Friday, 28 August 2015

Dorothee L'a Fait

"Even tiny objects can be interesting, sensual and rich," says Dorothee

I first got to know Dorothee when I worked as a reporter for the BBC in Brussels over ten years ago. Dorothee had a part-time job at an enticing little shop full of tastefully curated vintage finds and curios near the square in Ixelles where I lived.  One day I went in wearing a '50's dress handed down to me by my Aunt. The dress is gorgeous. Black and white, it has a little Peter Pan collar and is covered in writing (although interestingly none of the words make sense). Dorothee remarked on my outfit and just like that, we became friends. She was my only non-BBC acquaintance in Brussels, and as a costume designer and artist, her world fascinated me. Moreover, she was an inspirational and lovely person.

Dorothee grew up in a bohemian household in Paris. It was perfectly normal for her parents to hold colour-themed soirees and even dinners were cooked according to shade and tone. It's hardly surprising then that colour is Dorothee's passion. One of her recent projects has been to create a series of silk flower corsages all hand dyed and sewn. The flowers are completely unique and many have been made with a specific person in mind using colours that complement them. Each flower is numbered and named after the person who owns it. You can see my beautiful specimen here below.

Here you can see some of the pretty headpieces from Dorothee's new collection. She has become fascinated by millinery and her hats are a wonderful showcase for the handmade flowers she loves to create. 

Dorothee's atelier is full of intriguing objects. Her training in costume design means she has a keen eye for unusual detail and I just love the way she groups things together. A visit to her flat is such a treat - a feast for all the senses!

Dorothee's latest collection features beautiful bridal pieces. Delicate and fragile in appearance each one is made carefully by hand and they seem somehow to spread a little magic.  I love the way that Dorothee sees her work. "Hats can transform a person and reveal hidden things about them," she says. I couldn't agree more!

Beautiful single flowers below made for a special day - each one formed by hand.

Find out more about Dorothee's work by looking at her website - just click on the link.

La Frenesie - Brussels

I've written about this fabulous shop in Brussels before but I want to plug it again as it's really worth singing and dancing about. You'll find La Frenesie in the Marolles district of Brussels on the site of the Jeu de Balles fleamarket. The owner Caroline Moreau is a florist and you'll find a beautiful selection of blooms on offer. However, she also has a great eye for interiors and her shop is full of gorgeous vintage finds all grouped in interesting arrangements which really spark the imagination. Hankie pelments, doilie curtains, vintage plastic table and picnic-ware, quirky crockery - you'll find them all here. It's my shopping tip for the weekend. Search this place out. You'll love it!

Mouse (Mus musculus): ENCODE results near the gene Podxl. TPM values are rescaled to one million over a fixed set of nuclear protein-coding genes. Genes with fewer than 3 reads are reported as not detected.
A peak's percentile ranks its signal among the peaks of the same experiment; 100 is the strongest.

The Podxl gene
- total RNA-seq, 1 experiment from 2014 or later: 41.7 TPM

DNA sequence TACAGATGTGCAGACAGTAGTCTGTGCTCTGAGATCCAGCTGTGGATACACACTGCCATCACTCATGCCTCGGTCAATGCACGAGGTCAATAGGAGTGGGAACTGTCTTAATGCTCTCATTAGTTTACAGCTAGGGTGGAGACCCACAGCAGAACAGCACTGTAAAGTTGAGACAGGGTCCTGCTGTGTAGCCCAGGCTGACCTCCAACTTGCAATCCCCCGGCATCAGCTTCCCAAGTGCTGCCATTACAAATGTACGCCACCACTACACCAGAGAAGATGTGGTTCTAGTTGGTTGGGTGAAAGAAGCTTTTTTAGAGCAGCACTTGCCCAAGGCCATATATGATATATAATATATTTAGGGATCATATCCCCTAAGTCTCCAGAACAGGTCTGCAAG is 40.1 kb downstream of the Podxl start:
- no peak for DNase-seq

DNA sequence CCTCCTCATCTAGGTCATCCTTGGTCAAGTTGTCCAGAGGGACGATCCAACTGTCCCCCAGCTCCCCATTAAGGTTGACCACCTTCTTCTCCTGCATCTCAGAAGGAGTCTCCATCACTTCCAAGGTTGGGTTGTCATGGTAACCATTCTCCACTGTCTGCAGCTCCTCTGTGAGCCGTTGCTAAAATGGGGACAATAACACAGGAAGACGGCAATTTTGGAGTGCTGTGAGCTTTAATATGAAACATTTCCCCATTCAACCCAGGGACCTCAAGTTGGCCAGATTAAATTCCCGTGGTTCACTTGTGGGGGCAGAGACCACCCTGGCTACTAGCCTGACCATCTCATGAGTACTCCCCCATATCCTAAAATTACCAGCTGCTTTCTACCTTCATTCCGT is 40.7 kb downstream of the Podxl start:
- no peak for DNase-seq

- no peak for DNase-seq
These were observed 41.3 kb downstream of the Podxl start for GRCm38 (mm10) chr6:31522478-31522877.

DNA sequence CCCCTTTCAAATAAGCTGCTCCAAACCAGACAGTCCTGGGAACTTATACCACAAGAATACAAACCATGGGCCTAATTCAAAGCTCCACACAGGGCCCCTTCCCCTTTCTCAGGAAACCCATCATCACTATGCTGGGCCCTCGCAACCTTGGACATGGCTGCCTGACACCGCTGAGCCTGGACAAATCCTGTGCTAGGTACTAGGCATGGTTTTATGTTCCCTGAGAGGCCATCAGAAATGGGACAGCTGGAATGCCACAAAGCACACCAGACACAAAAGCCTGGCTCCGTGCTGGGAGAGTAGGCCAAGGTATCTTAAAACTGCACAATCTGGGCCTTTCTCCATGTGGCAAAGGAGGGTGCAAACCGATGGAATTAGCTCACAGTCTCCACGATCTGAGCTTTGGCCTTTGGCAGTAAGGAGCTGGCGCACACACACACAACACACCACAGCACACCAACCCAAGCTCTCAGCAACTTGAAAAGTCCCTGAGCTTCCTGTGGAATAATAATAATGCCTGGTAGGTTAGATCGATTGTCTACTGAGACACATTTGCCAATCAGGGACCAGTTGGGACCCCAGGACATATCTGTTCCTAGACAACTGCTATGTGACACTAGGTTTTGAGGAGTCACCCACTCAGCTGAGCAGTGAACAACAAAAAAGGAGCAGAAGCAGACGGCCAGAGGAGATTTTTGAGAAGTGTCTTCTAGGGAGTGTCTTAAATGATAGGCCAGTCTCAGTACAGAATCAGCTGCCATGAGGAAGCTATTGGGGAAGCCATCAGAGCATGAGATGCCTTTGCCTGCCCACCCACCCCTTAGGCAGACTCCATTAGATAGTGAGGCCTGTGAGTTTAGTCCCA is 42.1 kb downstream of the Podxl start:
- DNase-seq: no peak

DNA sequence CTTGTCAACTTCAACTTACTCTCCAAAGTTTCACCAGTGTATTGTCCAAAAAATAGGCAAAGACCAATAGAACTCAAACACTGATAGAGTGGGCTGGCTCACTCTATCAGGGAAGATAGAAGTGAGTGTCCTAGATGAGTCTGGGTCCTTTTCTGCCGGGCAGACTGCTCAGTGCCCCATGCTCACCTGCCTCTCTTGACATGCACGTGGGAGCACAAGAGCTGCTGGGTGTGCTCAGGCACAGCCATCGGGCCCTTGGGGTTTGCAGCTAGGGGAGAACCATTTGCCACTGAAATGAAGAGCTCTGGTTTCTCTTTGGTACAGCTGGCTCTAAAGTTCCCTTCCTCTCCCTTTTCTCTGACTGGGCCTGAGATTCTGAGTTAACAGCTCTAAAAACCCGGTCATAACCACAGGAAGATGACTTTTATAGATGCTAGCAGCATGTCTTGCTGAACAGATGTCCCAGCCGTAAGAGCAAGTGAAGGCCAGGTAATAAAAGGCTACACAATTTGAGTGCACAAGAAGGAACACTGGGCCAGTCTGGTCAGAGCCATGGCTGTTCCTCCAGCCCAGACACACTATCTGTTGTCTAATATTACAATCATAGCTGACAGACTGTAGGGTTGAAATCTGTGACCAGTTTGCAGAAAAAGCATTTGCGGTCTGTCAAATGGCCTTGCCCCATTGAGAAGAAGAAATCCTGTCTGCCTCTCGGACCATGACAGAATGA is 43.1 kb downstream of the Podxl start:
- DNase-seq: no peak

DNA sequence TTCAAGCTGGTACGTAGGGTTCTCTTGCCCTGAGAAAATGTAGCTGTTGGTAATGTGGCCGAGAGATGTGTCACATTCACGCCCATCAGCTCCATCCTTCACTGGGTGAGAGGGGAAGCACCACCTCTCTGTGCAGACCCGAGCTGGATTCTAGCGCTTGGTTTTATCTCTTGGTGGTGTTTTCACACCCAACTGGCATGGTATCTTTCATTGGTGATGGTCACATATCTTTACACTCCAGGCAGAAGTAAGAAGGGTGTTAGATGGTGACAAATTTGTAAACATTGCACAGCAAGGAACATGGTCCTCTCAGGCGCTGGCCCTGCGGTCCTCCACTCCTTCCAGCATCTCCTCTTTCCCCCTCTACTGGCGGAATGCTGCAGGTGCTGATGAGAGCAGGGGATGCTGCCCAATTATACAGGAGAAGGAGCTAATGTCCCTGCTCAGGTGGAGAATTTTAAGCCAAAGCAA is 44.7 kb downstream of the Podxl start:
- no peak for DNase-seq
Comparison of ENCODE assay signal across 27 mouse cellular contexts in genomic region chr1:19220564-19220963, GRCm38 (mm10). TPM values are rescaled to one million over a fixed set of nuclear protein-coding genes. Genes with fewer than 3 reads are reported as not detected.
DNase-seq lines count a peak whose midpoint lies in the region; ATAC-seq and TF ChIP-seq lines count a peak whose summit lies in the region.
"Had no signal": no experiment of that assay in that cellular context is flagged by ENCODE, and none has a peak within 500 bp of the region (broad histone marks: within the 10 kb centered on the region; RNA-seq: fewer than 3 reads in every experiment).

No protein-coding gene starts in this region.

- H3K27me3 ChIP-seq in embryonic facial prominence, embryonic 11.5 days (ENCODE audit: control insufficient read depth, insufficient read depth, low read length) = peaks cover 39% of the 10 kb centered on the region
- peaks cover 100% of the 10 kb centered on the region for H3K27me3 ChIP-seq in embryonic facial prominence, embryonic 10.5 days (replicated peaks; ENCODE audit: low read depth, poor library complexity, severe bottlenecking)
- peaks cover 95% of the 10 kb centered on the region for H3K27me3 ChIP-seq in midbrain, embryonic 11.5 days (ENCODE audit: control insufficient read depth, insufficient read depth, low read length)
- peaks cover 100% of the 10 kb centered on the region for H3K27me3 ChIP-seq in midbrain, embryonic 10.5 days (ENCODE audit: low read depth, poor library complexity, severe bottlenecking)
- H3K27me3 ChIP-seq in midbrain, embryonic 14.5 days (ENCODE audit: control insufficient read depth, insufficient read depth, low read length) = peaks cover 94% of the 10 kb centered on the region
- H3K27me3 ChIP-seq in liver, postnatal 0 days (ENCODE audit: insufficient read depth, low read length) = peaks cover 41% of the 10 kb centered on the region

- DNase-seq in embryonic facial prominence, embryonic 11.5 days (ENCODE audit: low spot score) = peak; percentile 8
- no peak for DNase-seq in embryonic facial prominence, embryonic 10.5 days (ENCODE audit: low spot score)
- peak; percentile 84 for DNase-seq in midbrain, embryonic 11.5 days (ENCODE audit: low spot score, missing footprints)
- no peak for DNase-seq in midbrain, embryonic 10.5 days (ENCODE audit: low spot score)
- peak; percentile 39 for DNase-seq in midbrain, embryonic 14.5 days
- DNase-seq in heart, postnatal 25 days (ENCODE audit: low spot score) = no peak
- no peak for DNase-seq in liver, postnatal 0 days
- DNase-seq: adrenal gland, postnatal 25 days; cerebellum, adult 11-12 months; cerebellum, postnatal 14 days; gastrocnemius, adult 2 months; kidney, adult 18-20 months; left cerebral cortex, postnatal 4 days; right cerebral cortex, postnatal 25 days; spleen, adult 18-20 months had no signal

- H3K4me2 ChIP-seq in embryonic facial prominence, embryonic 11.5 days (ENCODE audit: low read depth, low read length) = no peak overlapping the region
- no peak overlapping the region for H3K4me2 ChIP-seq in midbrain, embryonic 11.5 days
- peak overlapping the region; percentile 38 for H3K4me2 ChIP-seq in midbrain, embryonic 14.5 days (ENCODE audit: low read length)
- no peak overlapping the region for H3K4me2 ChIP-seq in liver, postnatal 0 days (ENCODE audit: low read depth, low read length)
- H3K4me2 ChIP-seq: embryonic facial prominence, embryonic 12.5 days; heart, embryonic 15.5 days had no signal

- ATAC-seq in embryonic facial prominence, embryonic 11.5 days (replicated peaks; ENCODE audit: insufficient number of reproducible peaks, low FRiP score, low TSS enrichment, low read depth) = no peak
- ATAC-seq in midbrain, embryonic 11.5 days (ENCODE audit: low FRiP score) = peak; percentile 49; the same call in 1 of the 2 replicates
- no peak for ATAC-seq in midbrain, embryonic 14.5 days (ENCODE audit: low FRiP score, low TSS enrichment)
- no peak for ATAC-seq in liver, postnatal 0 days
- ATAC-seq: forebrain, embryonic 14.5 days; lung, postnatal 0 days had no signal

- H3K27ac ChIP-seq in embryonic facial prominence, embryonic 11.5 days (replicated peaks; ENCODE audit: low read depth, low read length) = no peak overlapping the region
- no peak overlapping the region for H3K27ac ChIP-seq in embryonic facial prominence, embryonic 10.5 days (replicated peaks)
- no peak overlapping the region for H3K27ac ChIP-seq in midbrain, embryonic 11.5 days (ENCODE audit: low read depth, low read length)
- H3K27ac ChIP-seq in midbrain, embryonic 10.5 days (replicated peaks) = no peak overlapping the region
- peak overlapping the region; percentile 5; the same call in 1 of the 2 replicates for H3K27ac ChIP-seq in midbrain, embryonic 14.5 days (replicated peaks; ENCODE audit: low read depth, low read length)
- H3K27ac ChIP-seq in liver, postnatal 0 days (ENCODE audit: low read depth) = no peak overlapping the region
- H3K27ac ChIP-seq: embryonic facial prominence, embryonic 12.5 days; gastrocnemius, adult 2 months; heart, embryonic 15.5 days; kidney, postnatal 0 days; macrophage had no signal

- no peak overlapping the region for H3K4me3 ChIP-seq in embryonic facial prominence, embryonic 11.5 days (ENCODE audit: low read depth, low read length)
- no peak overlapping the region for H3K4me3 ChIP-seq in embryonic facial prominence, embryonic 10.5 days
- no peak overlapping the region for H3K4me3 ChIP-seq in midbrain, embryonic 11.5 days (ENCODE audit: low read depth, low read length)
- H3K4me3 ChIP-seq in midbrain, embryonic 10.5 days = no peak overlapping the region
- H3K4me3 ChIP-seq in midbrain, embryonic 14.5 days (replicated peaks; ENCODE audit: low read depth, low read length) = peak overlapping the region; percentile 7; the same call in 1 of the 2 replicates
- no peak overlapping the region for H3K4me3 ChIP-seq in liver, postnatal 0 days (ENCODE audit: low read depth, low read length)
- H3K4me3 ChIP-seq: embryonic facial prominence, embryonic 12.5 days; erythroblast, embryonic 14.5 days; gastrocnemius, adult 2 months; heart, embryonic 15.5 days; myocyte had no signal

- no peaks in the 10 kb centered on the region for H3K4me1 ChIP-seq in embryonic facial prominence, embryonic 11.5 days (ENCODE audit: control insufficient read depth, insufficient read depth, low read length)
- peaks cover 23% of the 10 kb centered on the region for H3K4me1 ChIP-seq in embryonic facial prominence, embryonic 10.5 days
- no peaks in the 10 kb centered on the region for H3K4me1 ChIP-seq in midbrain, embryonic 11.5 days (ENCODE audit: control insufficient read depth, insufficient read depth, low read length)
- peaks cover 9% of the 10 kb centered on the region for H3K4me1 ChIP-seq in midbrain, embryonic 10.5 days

Friday, 21 August 2015

A visit to Legeron - Paris

Whilst studying millinery professionally some 12 years ago now, I visited Paris and the house of Legeron which is renowned for its handmade flowers. The atelier first opened in 1727 and was taken over by the current owner's Great Grandfather in 1880. The business has remained in the same family ever since. Bruce Legeron (pictured above) is now at the  artistic helm of the business.  Famous couture houses such as Dior, Givenchy, and Dries Van Noten adorn their collections with the gorgeous blooms created here.

I had such vivid memories of my first visit to Legeron that I was determined to go there again during my Mobile Makery tour and what's more, this time, I wanted to see behind-the-scenes. I had another special reason for learning more as my Belgian friend Dorothée had recently acquired an incredible flower-making press and all the accompanying tools from a milliner in Brussels who'd sadly decided to sell up. Dorothée wanted to find out as much as she could about the art and craft of couture flower-making, and so we decided to go to Legeron together.